“It’s going to be hopefully for the commercial manufacturing for our viral vector program there, including TG4010,” Laurie Doyle, spokeswoman for Transgene, told us. “TG4010 is actually expected to go into Phase III development later this year.”
The companies anticipate splitting the cost of the manufacturing facility, which is to be constructed on the Genzyme Polyclonals site in Lyon, France. Genzyme is a fully-owned subsidiary of Sanofi.
Philippe Luscan, executive VP of industrial affairs at Sanofi said the state-of-the art industrial site in Lyon will be dedicated to “the production of viral vectors through a broad range of technologies including mammalian cell culture up to 1m3 using single-use bioreactors.”
In March 2013, the companies announced a long-term agreement where Sanofi will act as Transgene’s CMO, while Transgene will be the preferred customer through 2028.
The move by Sanofi follows an announcement earlier this month where Sanofi agreed to manufacture antisense oligonucleotides for the German company Isarna.
Transgene recently announced results from a Phase IIb trial for which they manufactured product from another site in France, Doyle said. TG4010 proved effective in extending the progression-free survival of patients with advance NSCLC.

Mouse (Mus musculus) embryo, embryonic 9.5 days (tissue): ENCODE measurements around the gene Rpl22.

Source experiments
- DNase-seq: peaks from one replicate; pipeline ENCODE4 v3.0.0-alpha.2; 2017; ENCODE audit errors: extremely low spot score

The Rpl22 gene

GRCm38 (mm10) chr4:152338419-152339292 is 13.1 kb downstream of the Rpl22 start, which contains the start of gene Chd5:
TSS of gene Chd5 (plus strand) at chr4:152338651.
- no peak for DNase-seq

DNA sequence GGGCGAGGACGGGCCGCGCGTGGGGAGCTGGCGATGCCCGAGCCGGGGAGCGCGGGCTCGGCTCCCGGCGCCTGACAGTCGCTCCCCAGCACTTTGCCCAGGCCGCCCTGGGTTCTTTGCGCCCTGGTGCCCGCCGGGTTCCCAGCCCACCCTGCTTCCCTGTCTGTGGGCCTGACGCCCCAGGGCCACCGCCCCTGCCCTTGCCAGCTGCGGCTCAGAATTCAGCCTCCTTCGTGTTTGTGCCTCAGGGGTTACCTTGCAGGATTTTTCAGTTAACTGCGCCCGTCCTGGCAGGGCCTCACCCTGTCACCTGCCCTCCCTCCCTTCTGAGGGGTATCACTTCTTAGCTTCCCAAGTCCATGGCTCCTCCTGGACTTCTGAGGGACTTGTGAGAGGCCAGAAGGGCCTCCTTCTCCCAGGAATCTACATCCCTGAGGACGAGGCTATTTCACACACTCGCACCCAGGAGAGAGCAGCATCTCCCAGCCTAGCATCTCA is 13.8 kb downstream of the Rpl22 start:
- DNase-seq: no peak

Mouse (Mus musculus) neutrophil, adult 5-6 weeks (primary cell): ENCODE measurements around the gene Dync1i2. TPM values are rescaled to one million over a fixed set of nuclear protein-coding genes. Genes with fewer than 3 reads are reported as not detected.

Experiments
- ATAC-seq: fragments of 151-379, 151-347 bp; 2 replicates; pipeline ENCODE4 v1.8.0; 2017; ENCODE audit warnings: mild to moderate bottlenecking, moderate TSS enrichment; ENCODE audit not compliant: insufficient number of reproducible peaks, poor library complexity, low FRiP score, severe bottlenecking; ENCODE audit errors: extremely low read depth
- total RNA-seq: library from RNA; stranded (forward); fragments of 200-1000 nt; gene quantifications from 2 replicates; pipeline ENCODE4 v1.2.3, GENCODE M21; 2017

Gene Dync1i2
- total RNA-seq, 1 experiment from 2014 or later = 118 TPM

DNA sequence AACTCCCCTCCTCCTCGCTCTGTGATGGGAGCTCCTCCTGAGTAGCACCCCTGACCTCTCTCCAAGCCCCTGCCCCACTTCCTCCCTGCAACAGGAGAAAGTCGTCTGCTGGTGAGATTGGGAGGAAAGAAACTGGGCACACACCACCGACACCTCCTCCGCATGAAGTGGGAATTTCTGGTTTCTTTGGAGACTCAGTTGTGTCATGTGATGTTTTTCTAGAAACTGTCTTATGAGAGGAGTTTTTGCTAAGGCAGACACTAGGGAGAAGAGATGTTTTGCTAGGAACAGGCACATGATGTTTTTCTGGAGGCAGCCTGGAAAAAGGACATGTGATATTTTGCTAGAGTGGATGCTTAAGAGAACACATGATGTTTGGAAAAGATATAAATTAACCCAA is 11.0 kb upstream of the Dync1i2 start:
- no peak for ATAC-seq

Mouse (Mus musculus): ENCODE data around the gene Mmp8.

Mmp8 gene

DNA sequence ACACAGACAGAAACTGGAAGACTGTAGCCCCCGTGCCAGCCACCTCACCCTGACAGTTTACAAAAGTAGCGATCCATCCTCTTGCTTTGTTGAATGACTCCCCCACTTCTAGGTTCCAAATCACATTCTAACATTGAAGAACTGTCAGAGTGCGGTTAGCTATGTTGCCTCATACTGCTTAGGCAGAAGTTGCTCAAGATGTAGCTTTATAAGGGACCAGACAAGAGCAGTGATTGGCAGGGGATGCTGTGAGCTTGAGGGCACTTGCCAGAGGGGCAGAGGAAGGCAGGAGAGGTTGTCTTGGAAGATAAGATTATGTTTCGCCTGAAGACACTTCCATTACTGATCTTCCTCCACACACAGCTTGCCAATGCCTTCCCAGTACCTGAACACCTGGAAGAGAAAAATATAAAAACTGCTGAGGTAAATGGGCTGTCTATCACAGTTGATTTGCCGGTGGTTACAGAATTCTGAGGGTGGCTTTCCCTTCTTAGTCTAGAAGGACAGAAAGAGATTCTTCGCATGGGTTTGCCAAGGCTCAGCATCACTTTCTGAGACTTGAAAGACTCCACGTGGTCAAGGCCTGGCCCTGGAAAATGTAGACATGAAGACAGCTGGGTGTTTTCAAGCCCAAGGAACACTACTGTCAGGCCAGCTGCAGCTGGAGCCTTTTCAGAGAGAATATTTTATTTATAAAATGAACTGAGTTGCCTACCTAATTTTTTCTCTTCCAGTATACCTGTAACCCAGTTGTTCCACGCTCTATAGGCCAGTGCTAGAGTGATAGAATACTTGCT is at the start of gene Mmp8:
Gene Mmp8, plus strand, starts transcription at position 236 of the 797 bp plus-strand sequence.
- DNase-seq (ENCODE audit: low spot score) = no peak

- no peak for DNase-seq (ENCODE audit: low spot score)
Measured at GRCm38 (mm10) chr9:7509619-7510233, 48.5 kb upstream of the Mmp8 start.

TG4010 is being developed to treat metastatic non-small cell lung cancer in combination with first-line chemotherapy. The product is based on a recombinant vaccinia virus expressing the MUC1 antigen and the human cytokine, Interleukin-2.
Doyle added that Sanofi will have enough space at the new site to manufacture products for other companies. No new employees will be brought onto the Lyon site until at least 2017.
The push by Sanofi and Transgene to begin production work on a new cancer immunotherapy reveals a glimmer of hope in what many consider to be a difficult field for advancing new products.
Many, however, consider the potential for combinations of different immunotherapies as opposed to checkpoint inhibitor monotherapy, according to media reports.
The advances come as more companies are looking to expand their manufacturing capacities for these immunotherapies.
Bristol-Myers Squibb, Merck, Roche and AstraZeneca are just a few of the companies getting into this area.